The Unification Church has promised the American Jewish Congress that the church will respond to any inquiries from parents concerning children who are in the movement.
The agreement was negotiated by the Jewish agency's special department, set up nearly a year ago, to moniter the activities of religious cults in this country.
The agreement "could be quite a thing if they (the Unification Church) live up to it," observed Harold Becker, national chairman for the congress's office on cults.
Nathan Z. Dershowitz, director of the agency's Commission on Law, Social Action and Urban Affairs, said "there is a tremendous concern in the Jewish community as well as other communities about the effects of cult involvement on parent-child relationships."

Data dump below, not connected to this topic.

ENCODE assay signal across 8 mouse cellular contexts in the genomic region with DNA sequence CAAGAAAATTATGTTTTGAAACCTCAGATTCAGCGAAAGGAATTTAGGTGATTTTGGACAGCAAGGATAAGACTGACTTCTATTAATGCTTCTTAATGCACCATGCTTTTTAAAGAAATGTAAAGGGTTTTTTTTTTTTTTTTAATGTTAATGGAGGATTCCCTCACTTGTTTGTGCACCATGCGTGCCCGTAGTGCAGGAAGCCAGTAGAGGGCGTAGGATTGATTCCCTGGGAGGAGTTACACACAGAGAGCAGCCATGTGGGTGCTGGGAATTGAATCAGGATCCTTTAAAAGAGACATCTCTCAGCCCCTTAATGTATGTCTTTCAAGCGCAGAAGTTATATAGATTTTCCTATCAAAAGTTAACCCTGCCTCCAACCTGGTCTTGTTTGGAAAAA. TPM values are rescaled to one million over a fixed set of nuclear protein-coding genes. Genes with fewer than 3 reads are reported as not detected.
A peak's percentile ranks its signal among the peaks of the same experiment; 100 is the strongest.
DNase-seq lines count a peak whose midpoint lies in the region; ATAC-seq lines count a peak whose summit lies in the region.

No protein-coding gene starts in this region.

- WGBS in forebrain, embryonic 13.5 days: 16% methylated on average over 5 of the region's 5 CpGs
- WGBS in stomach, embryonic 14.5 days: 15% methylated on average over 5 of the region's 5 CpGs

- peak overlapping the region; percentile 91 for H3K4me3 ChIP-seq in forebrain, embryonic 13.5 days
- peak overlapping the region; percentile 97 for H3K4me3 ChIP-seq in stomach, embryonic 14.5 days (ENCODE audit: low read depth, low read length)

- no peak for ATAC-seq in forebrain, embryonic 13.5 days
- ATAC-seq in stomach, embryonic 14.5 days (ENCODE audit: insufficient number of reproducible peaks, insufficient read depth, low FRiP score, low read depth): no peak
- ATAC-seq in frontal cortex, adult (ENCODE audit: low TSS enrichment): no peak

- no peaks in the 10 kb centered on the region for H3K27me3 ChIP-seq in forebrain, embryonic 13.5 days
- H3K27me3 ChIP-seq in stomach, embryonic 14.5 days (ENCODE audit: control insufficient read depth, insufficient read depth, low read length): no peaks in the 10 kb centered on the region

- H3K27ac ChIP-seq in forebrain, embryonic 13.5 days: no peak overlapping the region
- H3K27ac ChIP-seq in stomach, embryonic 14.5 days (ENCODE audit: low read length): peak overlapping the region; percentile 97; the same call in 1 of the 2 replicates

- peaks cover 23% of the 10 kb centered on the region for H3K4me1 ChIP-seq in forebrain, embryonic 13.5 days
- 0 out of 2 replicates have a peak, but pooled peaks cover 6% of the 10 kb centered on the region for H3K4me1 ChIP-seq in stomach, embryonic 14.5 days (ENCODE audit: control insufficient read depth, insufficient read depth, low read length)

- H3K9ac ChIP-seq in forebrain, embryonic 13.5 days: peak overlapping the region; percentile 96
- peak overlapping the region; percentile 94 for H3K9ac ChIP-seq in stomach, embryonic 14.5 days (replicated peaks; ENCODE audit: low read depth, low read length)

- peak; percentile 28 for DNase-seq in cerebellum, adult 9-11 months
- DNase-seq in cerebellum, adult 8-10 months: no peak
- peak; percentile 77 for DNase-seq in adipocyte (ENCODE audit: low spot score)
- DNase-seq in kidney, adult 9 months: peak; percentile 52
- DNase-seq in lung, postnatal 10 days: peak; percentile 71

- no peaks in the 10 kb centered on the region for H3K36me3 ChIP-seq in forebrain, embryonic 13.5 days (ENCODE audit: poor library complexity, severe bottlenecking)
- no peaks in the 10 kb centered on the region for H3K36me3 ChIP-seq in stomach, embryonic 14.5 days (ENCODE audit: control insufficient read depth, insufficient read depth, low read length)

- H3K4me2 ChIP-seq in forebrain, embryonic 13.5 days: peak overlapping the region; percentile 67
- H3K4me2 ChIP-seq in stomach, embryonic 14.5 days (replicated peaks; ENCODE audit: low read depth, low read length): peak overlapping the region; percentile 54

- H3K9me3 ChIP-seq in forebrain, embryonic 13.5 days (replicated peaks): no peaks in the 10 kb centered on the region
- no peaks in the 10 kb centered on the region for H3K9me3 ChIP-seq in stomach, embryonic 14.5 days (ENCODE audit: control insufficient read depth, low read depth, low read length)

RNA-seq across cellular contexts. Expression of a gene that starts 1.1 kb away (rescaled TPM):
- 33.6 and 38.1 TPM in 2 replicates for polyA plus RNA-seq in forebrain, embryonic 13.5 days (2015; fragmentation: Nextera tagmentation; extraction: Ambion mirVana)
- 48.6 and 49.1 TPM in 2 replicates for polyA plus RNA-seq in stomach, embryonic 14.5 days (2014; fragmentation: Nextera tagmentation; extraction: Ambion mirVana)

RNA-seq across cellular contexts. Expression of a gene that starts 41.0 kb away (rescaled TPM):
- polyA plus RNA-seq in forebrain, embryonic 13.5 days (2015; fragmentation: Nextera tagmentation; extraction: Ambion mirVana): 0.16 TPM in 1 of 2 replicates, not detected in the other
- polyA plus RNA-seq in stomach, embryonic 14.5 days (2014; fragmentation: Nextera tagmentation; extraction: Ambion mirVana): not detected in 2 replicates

A common complaint of parents whose children have become involved with the cults is the difficulty of maintaining contact with them as they move about the country.
Other parents, particularly in cases where they have had confrontations with cults, have complained that the group, fearing possible kidnapping and deprogramming attempts, have declined to give them any information about their children's whereabouts.
Becker stressed that the congress's office on cults were focused primarily on information and education and disavows such tactics as deprogramming and "all illegal activities."
Though the office was created in response to complaints registered by Jewish parents, the agency does not restrict its services to a Jewish constituency. Inquiries may be addressed to Julius Schatz at the congress's New York offices, 15 E. 84th St.